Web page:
Boundary move puts 7,000 residents in Limerick city

THE area of Limerick City almost doubled over the weekend after boundary changes were put on the statute books by the Environment Minister, John Gormley.

The alterations, which were officially signed by the Minister for the Environment and Local Government on Friday, mean that more than 7,000 people in Caherdavin, Coonagh and Moyross, have become residents of Limerick city.

Over 100 people, including Defence Minister Willie O'Dea, as well as representatives from Limerick County and City Councils, were in attendance at the Watch House Cross Library in Moyross - one of the areas set to benefit hugely from the boundary changes - to witness the signing of the Limerick City Boundary Alteration Order 2008, the first land change for almost 60 years.

Addressing the audience, Minister Gormley said the change has been helped along by the people in the communities which are now part of Limerick City.

"Community involvement is a prerequisite for success. The community alone has the essential local knowledge for its concerns, needs and desires.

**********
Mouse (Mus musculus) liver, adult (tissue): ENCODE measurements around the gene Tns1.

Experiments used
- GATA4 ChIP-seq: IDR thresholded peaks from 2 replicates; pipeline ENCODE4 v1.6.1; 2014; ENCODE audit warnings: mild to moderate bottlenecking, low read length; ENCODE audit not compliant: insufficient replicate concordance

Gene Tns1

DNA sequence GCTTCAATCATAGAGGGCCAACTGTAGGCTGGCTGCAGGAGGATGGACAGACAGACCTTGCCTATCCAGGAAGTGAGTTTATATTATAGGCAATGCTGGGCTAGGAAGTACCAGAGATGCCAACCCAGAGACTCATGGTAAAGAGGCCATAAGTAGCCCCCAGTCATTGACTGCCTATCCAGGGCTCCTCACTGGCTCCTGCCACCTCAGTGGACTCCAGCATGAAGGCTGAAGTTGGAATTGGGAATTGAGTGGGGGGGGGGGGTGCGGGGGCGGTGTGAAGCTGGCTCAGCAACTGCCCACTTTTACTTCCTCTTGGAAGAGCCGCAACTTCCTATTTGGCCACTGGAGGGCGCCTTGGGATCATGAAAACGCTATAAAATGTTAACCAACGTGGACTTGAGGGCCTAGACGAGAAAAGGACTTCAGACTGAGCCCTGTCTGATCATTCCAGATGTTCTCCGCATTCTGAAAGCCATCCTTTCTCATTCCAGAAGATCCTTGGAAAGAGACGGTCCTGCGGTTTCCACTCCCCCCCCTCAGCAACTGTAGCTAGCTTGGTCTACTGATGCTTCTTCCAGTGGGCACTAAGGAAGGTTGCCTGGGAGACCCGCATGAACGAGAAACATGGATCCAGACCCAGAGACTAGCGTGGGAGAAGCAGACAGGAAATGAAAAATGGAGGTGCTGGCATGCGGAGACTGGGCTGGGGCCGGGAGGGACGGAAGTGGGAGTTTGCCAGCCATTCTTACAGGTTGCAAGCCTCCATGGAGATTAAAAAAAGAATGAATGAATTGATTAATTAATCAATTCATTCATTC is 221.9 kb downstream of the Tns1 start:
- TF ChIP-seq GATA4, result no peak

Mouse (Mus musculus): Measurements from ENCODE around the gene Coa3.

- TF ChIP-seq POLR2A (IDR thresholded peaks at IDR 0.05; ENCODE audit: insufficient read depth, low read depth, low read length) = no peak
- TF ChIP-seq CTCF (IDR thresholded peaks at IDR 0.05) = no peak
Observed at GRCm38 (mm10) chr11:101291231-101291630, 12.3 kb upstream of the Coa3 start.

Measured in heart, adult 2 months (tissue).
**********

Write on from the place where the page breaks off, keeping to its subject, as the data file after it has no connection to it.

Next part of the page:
"It is truly an historical occasion, and indeed a joyous one for this county and city," he said.

Indeed, after the event, Minister Gormley refused to rule out further changes.

"It is a very sensitive matter and I think it needs to be looked at in the context of the forthcoming green paper and we can evaluate it from there. After that, we can have a real debate about what is required," he said.

However, the county council's Cathaoirleach Kevin Sheahan said: "The County Council has pledged its backing for an extension on a once-off basis in a full and final settlement of boundary issues."

Mayor Ger Fahy responded to this by stating the change represents a very small part of the county moving to within the city limits.

"This is an area of 1,020 hectares - less than 0.5pc of the area of the County. I am very glad to welcome the residents of the extended areas as new citizens to the City of Limerick," he said.

The city boundary extension comes as a result of the Fitzgerald Report, and the recommendations of Limerick Boundary Committee, which Minister Gormley set up in 2007.


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